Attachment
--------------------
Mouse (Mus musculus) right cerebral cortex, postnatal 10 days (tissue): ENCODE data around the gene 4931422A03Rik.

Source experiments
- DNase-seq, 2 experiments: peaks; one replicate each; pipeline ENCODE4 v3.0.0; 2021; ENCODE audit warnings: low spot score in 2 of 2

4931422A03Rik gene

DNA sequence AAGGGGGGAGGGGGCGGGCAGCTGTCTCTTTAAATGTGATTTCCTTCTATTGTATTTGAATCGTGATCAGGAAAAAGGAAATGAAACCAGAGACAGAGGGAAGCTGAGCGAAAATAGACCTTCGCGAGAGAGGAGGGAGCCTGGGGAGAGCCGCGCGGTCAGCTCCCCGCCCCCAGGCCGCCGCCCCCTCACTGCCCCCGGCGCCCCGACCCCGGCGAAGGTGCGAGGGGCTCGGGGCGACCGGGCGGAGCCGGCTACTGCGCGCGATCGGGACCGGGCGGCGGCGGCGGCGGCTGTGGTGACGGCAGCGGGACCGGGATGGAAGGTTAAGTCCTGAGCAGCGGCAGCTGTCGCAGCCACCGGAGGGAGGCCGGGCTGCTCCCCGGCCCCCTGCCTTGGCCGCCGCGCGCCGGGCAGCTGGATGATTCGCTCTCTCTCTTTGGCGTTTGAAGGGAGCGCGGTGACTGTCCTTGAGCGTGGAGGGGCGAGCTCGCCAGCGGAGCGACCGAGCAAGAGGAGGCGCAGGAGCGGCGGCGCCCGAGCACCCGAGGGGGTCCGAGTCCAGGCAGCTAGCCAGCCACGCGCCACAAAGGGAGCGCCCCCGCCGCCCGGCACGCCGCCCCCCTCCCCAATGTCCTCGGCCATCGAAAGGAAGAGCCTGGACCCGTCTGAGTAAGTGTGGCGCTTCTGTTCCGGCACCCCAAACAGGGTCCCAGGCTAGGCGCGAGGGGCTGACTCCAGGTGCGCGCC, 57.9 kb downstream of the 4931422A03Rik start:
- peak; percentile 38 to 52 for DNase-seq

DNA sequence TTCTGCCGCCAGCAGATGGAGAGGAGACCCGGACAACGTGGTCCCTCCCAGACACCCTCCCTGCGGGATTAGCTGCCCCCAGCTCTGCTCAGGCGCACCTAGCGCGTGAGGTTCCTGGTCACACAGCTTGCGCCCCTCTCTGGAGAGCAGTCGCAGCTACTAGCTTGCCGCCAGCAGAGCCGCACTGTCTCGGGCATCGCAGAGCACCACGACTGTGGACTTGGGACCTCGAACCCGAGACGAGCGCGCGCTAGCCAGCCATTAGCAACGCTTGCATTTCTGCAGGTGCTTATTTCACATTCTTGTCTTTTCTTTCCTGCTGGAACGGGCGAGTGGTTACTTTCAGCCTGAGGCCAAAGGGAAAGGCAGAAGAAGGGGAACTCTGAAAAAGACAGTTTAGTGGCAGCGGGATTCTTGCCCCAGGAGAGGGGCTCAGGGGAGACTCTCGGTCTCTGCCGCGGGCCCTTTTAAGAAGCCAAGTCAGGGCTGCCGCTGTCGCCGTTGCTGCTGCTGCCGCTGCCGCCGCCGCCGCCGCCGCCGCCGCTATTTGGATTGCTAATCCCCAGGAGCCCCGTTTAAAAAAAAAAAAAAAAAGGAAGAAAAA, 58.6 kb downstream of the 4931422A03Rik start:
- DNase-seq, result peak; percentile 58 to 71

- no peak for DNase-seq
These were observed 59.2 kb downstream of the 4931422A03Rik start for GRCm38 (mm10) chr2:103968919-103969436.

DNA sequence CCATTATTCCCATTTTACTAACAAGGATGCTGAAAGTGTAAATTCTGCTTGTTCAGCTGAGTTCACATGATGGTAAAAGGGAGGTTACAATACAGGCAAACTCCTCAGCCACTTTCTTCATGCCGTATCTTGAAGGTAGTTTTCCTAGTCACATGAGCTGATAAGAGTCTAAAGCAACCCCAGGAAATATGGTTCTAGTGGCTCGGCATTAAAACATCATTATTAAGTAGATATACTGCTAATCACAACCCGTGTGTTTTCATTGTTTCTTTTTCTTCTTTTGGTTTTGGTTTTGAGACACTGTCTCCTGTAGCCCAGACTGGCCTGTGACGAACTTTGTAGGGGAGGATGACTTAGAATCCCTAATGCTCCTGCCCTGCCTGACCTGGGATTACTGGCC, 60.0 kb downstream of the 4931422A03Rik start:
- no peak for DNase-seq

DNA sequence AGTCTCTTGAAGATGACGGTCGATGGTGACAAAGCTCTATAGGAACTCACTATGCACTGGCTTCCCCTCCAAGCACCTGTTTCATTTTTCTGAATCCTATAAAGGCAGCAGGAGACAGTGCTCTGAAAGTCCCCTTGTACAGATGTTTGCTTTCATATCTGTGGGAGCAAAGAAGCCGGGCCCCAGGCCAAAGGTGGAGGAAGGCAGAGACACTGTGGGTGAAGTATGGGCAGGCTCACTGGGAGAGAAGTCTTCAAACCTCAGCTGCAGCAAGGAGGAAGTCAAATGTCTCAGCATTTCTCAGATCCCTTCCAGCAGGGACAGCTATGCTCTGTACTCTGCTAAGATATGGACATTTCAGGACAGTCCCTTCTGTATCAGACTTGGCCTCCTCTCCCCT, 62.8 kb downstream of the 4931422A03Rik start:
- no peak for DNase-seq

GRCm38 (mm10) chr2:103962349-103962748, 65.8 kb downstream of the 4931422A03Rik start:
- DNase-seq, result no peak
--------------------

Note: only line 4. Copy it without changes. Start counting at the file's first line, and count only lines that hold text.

4931422A03Rik gene